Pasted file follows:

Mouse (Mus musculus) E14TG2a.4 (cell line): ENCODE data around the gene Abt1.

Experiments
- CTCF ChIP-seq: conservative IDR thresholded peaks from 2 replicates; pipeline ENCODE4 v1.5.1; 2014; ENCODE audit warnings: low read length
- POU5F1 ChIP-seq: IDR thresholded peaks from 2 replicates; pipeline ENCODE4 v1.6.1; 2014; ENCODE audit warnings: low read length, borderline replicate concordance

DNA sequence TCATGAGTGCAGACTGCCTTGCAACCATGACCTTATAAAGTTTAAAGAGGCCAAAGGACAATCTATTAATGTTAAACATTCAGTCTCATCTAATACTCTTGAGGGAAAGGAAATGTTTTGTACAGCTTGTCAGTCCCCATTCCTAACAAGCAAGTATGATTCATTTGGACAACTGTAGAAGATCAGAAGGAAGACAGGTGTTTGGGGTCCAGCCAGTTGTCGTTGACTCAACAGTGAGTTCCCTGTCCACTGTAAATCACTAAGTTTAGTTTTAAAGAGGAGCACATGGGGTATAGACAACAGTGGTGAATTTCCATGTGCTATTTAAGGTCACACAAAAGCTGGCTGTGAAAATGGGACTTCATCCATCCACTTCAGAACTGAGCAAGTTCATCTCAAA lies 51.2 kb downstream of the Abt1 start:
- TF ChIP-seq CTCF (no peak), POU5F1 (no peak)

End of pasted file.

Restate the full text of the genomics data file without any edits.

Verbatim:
Mouse (Mus musculus) E14TG2a.4 (cell line): ENCODE data around the gene Abt1.

Experiments
- CTCF ChIP-seq: conservative IDR thresholded peaks from 2 replicates; pipeline ENCODE4 v1.5.1; 2014; ENCODE audit warnings: low read length
- POU5F1 ChIP-seq: IDR thresholded peaks from 2 replicates; pipeline ENCODE4 v1.6.1; 2014; ENCODE audit warnings: low read length, borderline replicate concordance

DNA sequence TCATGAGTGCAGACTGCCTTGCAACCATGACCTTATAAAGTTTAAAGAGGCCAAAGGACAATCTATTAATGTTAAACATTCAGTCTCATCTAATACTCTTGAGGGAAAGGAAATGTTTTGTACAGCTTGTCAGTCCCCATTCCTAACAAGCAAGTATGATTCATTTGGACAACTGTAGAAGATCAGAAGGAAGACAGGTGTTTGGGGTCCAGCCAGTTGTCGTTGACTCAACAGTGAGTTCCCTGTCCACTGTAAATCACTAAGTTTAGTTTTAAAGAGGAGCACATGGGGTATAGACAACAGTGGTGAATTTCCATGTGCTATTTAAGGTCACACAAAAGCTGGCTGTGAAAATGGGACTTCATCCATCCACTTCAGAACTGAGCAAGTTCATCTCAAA lies 51.2 kb downstream of the Abt1 start:
- TF ChIP-seq CTCF (no peak), POU5F1 (no peak)